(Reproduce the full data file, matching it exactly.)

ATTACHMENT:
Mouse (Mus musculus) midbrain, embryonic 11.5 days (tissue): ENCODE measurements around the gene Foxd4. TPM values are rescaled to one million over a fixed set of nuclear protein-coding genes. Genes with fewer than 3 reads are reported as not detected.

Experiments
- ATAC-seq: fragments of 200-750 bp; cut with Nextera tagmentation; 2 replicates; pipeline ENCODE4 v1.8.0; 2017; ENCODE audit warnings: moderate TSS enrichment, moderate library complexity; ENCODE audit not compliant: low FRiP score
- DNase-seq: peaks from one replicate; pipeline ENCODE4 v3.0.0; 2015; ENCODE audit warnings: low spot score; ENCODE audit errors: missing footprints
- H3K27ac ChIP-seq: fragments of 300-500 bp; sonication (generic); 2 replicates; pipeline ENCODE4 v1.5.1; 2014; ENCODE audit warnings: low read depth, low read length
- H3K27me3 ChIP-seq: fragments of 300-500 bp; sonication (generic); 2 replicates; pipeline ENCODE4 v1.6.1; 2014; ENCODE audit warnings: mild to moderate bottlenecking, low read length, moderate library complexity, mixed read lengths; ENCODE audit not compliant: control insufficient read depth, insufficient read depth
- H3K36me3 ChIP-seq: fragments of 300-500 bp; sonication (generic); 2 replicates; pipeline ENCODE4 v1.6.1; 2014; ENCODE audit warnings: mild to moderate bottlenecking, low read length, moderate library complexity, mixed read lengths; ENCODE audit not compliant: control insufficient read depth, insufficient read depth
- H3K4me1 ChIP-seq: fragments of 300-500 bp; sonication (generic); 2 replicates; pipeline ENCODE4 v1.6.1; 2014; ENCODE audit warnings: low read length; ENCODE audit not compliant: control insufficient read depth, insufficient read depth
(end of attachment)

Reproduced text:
Mouse (Mus musculus) midbrain, embryonic 11.5 days (tissue): ENCODE measurements around the gene Foxd4. TPM values are rescaled to one million over a fixed set of nuclear protein-coding genes. Genes with fewer than 3 reads are reported as not detected.

Experiments
- ATAC-seq: fragments of 200-750 bp; cut with Nextera tagmentation; 2 replicates; pipeline ENCODE4 v1.8.0; 2017; ENCODE audit warnings: moderate TSS enrichment, moderate library complexity; ENCODE audit not compliant: low FRiP score
- DNase-seq: peaks from one replicate; pipeline ENCODE4 v3.0.0; 2015; ENCODE audit warnings: low spot score; ENCODE audit errors: missing footprints
- H3K27ac ChIP-seq: fragments of 300-500 bp; sonication (generic); 2 replicates; pipeline ENCODE4 v1.5.1; 2014; ENCODE audit warnings: low read depth, low read length
- H3K27me3 ChIP-seq: fragments of 300-500 bp; sonication (generic); 2 replicates; pipeline ENCODE4 v1.6.1; 2014; ENCODE audit warnings: mild to moderate bottlenecking, low read length, moderate library complexity, mixed read lengths; ENCODE audit not compliant: control insufficient read depth, insufficient read depth
- H3K36me3 ChIP-seq: fragments of 300-500 bp; sonication (generic); 2 replicates; pipeline ENCODE4 v1.6.1; 2014; ENCODE audit warnings: mild to moderate bottlenecking, low read length, moderate library complexity, mixed read lengths; ENCODE audit not compliant: control insufficient read depth, insufficient read depth
- H3K4me1 ChIP-seq: fragments of 300-500 bp; sonication (generic); 2 replicates; pipeline ENCODE4 v1.6.1; 2014; ENCODE audit warnings: low read length; ENCODE audit not compliant: control insufficient read depth, insufficient read depth